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  1. Illumination Behaviour of light

  2. Shading Overview Classical real-time shading: vertices projected to screen lighting calculation done at each vertex results interpolated along line (linear interpolation) to interior of polygon (bilinear interpolation) per-pixel shading: uses interpolated values and texture lookups as input into program that calculates pixel color

  3. Classic Lighting Model Actual behavior of light extremely complex Widely used simplification in graphics: diffuse lighting matte surface directional light specular lighting shiny surface directional light ambient lighting omnidirectional light

  4. Three-term Lighting Model Shading calculation done with three components: diffuse (Lambertian) direct lighting Id = N • L specular direct lighting Is = (V • R)^n ambient Ia = c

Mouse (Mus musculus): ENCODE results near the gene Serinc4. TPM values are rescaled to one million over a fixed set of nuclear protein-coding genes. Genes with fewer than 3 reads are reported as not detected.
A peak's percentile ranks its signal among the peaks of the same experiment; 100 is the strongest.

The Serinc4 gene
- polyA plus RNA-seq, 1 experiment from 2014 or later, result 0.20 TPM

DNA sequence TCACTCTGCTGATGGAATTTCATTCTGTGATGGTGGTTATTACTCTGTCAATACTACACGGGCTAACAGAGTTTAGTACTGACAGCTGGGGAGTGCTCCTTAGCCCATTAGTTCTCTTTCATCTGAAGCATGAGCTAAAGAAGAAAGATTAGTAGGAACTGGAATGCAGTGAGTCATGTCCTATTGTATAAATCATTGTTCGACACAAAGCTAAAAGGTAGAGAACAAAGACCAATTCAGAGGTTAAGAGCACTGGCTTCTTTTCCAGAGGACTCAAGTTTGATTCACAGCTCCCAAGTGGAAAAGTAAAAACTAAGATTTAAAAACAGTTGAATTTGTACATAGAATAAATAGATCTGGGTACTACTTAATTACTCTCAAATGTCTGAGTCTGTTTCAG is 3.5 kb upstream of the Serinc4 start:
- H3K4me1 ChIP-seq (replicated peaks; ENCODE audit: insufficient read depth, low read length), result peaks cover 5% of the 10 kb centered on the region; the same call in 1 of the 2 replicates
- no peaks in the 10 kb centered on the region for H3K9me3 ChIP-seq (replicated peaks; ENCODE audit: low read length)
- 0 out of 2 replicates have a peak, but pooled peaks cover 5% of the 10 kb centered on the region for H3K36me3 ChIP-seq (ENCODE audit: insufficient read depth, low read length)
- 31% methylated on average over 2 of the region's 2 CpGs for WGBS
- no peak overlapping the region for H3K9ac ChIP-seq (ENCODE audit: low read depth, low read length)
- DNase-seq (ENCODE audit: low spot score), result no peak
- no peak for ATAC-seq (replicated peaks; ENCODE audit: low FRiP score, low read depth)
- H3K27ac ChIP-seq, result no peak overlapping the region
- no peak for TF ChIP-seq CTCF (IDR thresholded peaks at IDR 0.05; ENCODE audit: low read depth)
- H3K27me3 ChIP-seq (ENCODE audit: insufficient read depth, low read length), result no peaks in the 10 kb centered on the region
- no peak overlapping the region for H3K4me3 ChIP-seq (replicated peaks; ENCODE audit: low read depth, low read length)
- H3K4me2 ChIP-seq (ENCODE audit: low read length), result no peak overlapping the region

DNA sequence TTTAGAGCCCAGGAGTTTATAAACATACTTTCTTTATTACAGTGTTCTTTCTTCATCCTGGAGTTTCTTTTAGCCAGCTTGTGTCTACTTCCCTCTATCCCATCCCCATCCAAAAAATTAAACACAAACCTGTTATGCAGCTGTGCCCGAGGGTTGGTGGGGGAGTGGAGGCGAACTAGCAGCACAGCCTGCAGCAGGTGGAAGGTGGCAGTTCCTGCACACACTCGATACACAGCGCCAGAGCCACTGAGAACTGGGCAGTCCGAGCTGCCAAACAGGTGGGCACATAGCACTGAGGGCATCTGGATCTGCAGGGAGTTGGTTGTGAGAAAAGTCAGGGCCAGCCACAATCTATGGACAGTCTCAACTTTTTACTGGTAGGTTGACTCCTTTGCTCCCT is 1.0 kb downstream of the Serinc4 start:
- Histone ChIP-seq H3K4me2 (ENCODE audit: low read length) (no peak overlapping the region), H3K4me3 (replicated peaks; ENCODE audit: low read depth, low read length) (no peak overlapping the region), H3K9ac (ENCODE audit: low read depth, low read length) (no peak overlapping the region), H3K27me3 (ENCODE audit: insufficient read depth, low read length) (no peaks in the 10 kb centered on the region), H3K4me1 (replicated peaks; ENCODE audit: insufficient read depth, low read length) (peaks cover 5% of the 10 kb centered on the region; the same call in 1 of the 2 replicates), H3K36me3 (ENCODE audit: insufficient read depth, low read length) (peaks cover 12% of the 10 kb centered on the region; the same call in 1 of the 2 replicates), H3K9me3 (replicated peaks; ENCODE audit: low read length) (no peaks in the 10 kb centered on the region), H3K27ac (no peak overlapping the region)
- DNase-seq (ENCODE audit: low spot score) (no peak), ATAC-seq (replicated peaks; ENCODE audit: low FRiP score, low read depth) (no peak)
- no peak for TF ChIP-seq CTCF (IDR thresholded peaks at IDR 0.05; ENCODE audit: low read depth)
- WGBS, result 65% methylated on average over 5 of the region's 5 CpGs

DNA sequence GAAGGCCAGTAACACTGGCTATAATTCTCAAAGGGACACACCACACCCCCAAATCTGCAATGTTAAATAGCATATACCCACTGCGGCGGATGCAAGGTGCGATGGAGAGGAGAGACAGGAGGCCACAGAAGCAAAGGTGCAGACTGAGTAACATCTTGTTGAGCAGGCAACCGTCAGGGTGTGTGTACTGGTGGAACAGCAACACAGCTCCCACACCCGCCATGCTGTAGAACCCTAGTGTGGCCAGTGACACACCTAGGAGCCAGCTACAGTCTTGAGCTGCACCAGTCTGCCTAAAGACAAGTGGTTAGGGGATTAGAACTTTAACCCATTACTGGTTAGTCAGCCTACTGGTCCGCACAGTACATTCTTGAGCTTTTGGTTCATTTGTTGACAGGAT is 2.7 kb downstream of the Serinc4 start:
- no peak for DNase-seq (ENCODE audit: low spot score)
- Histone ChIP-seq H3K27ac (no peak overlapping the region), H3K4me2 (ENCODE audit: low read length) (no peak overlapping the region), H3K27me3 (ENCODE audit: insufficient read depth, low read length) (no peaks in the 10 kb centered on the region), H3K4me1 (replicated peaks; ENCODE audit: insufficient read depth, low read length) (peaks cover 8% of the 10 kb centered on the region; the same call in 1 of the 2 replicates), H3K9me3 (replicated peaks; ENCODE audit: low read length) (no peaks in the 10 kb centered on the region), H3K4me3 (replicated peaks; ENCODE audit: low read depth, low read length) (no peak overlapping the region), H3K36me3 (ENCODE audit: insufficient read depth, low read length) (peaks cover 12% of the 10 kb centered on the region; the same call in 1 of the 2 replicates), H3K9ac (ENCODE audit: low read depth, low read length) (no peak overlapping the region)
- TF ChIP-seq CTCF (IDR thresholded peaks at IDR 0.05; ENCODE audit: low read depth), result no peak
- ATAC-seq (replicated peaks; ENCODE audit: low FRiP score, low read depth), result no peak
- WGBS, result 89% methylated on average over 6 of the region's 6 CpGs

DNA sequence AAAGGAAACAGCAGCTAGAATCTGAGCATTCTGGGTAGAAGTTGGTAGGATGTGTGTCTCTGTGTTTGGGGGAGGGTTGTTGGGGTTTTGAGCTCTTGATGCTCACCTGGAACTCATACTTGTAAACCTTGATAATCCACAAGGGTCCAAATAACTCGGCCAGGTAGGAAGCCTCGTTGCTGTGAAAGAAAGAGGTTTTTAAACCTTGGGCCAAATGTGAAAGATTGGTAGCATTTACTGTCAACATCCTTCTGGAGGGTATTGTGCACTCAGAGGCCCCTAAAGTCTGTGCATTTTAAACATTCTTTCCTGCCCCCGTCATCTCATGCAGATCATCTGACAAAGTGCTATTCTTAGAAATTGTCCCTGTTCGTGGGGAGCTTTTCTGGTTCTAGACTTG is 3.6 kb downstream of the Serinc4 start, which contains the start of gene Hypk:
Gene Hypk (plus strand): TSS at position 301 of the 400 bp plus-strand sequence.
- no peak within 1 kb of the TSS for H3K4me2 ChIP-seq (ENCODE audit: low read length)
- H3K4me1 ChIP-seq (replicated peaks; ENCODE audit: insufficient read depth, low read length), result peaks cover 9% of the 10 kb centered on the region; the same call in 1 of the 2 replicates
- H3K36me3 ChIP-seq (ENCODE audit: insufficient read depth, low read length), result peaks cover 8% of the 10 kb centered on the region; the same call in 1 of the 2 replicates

5. Diffuse component Matte objects: “not at all shiny” chalk, paper, rough wood, concrete Intensity of reflected light depends on angle between light source and surface normal Does not depend on viewing direction

  6. Diffuse component Id = N • L N is surface normal L is direction towards light N L

  7. Specular component Highlights on “shiny” (highly reflective) surfaces Intensity depends on angle between viewing direction and direction of ideal reflection

  8. Specular component Given viewing direction and reflection direction, find cosine of angle between (by taking dot product) and raise to a power Lower powers give more spread-out highlights, and higher powers focus the highlight Is = (V • R)^n

  9. Specular Component Is = (V • R)^n V is view direction R is reflection direction V R